What follows is an examination, recap, and review of the first episode of True Detective Season 2. As such, it contains spoilers for this season as well as the first season of the show. It also contains discussions of sexual violence and abuse, as these subjects play heavily into the story of the show.
The first episode of the second season of True Detective makes it very clear that the standard television series rules do not apply here. Writer and showrunner Nic Pizzolatto has jettisoned all the hallmarks of the first season and crafted a world that looks and feels like True Detective, but is different in just about every other way imaginable. The lush and haunting Louisiana landscape has been exchanged for the foul and cancerous industry of Southern California. The cast has grown from two center characters to four, and none of them seem to possess the crazed time-space ramblings of the first season’s Rust Cohle. Pizzolatto is out to prove that he doesn’t need to repeat himself in order to find the surprise success he had with the first season. If this first episode is any indication, it looks like he is right.
The episode opened with an introduction to Ray Velcoro (Colin Farrell), a detective right out of the darkest of dark noirs. Ray is fighting to get some sort of custody of his son, although we quickly learn that his wife was the victim of a vicious sexual assault and it’s possible – very possible, from the look of the kid – that Ray’s son might not biologically be his at all. He has no interest in learning whether that is true or not, instead mumbling “my son is my son, ” when asked if they ever had a paternity test. It’s this attack on his wife that sent Ray on his path of darkness; in the wake of the attack we learn that he went to underworld figure Frank Semyon (Vince Vaughn) to get info on the attacker. Frank then gave Ray the info and let him know that one day he may call on Ray for a favor in return. As the story gets going, it’s clear that favor has been called in.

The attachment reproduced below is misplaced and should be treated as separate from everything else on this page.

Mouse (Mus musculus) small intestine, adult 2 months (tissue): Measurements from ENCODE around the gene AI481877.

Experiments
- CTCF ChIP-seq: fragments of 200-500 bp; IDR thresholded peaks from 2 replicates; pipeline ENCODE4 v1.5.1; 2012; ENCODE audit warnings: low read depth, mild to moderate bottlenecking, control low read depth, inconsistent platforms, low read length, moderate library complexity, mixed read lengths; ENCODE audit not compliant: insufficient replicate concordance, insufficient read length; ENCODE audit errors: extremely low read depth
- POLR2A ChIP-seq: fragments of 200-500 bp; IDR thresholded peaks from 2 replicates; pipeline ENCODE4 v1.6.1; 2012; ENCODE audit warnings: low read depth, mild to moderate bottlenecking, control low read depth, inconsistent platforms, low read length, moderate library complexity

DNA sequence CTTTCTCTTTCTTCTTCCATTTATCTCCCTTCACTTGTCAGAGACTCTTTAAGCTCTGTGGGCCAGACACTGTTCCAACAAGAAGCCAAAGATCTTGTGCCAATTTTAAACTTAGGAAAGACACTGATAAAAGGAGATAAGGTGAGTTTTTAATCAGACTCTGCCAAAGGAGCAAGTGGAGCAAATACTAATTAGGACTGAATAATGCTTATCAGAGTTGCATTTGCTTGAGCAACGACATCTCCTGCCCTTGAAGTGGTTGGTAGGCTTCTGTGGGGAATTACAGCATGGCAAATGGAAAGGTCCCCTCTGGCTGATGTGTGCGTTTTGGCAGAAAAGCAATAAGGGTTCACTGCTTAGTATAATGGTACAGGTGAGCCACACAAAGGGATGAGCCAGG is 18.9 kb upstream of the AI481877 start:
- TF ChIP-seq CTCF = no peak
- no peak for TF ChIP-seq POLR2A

Ray is now what could best be described as a dirty cop. He’s still employed by the City of Vinci, but his real work is for Frank. In typical True Detective fashion, Ray’s decline means he now sports a fierce mustache and grown-out mane. Frank, on the other hand, is now struggling to go straight. He’s invested heavily in a land project related to a new rail system. Things are looking good, until the city manager that Frank has been working closely with disappeared and the deal – along with millions of Frank’s dollars – disappeared with him.
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